Defaultprofilepic Matt Hegarty , 09/15/2017 - DRF Live Posted : Sep 15, 2017, 8:58 AM

Keeneland, Churchill to pursue two new racinos in southern Kentucky

LEXINGTON, Ky. – Keeneland and Churchill Downs Inc. plan to partner on the construction of two new facilities in Kentucky with live racing and slot machine-like devices near the border with Tennessee, the two companies announced on Friday morning.

The two racetrack-casinos would be located in Corbin, in southeastern Kentucky, and in Oak Grove, in the southwest of the state just miles from Fort Campbell, the large military base. Both tracks would be located within a short drive from Tennessee, where all gambling but the lottery is illegal.

The announcement joins two heavyweights in the Thoroughbred industry that have rarely worked together but which have both recently embraced the state’s authorization seven years ago of so-called historical racing machines, devices that closely resemble slot machines. While Keeneland partnered with a Lexington harness track, the Red Mile, on a historical-horse racing facility that opened late in 2015, Churchill announced just this year that it would open its own gambling parlor in Louisville next year.

The announcement was made with officials of the Kentucky Horsemen’s Benevolent and Protective Association, which represents horsemen in the state, and the Kentucky Thoroughbred Association, which represents owners and breeders.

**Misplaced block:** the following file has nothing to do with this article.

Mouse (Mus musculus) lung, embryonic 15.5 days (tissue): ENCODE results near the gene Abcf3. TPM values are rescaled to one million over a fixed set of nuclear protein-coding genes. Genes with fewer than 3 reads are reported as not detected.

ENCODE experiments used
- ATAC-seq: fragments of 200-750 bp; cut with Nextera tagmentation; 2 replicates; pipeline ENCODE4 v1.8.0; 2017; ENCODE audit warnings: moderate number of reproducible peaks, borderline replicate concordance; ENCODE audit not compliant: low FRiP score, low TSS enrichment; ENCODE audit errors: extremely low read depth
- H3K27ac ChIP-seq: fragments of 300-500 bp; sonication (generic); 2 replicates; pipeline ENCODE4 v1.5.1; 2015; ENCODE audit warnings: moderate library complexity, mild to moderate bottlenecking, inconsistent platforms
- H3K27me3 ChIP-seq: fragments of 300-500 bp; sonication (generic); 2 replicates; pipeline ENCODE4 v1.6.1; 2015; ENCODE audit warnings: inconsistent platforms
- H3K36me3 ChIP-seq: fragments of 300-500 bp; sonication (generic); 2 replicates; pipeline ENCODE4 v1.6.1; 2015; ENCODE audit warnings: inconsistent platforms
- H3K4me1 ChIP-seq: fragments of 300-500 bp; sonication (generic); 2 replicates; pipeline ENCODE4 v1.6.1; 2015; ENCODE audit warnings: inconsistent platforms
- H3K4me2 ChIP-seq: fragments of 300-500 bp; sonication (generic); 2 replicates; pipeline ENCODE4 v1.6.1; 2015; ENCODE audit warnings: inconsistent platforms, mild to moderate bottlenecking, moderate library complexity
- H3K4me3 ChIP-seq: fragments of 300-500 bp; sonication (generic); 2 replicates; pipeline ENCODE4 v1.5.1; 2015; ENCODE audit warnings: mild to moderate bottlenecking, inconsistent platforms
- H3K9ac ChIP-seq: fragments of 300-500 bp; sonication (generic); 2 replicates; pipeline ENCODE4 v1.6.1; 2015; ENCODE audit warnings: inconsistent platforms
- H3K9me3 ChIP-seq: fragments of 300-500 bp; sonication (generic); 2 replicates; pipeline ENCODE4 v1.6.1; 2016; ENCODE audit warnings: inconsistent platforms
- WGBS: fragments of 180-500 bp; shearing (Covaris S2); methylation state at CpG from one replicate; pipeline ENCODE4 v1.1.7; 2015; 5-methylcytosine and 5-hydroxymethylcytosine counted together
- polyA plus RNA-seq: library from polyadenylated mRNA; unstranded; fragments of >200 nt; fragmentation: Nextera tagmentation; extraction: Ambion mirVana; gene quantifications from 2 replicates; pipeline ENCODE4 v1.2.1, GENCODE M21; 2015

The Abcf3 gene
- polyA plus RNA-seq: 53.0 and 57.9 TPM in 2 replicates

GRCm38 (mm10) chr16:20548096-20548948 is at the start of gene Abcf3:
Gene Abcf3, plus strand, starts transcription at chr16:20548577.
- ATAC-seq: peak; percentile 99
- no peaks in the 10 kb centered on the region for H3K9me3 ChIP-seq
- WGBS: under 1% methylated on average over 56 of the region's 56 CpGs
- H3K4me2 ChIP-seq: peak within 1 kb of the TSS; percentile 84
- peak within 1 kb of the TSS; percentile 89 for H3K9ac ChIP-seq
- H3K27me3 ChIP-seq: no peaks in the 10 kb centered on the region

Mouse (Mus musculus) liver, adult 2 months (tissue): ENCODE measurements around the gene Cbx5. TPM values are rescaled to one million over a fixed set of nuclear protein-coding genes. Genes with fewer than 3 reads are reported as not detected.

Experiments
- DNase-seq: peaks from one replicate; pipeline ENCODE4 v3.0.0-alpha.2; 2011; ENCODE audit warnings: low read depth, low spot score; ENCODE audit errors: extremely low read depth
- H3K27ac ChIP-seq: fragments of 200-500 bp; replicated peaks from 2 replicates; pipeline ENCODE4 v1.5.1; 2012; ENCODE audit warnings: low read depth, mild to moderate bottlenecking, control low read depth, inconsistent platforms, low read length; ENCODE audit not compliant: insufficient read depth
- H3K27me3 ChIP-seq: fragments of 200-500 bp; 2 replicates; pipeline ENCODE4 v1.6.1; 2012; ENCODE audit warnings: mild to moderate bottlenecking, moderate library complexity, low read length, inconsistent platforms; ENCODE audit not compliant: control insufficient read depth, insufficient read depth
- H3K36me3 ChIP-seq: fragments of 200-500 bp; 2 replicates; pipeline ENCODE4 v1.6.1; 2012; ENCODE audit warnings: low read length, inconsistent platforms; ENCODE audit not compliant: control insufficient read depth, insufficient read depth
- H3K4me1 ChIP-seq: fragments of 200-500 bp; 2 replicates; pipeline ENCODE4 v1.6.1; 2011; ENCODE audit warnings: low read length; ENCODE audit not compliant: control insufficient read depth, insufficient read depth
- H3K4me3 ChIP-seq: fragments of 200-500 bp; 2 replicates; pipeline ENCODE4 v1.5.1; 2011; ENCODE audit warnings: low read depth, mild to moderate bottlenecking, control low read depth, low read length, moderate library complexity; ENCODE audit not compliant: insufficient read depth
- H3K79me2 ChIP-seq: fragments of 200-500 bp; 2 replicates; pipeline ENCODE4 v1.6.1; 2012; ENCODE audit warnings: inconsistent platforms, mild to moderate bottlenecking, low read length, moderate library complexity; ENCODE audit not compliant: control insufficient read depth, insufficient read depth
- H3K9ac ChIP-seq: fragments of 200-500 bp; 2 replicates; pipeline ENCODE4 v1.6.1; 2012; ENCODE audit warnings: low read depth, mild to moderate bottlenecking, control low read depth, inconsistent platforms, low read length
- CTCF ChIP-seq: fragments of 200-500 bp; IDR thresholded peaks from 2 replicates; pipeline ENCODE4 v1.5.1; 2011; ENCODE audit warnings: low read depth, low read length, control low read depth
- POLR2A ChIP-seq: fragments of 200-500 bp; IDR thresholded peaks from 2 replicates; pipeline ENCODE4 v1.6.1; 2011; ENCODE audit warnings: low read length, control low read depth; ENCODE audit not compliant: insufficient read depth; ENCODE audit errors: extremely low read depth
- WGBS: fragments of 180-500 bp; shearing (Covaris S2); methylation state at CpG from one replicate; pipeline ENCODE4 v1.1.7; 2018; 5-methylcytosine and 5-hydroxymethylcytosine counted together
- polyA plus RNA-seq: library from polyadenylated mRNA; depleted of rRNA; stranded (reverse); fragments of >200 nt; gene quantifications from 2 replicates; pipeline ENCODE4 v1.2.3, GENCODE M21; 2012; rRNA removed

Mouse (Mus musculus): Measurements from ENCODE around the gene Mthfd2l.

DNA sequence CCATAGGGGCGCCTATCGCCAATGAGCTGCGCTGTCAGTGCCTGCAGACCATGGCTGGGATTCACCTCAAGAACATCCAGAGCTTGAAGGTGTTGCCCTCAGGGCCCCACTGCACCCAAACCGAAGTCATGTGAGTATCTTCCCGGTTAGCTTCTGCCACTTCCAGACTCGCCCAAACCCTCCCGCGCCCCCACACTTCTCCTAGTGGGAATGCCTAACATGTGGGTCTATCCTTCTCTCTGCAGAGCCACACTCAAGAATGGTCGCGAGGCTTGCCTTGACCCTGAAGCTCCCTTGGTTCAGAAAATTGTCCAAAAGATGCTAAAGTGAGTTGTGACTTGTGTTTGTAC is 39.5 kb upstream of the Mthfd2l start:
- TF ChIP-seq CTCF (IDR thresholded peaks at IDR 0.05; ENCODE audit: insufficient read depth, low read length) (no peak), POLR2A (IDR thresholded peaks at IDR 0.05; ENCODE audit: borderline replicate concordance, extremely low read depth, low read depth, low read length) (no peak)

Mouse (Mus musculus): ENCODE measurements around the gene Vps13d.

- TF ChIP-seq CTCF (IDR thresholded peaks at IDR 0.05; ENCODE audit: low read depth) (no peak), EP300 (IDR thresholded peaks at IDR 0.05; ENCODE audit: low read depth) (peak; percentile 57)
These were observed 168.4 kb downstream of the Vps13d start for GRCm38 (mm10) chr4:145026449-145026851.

The announcement did not state the number of live racing dates that are planned for each facility, nor did the announcement state what breed of horses would race at the facilities. It said both facilities would be “state-of-the-art,” designed to strengthen the Kentucky racing industry.

“Both of our companies want to ensure the long-term growth and sustainability of this industry,” said William Carstanjen, in a video to announce the partnerships.

The two facilities are likely to be modeled after Kentucky Downs, a small track in Franklin, also near the border with Tennessee. Kentucky Downs has used year-round revenues from its historical horseracing machines to fatten purses for a brief, all-turf meet that has been embraced by horseplayers. The track, which closed its five-day meet yesterday, shattered its own handle records this year.

More to come on DRF.com.

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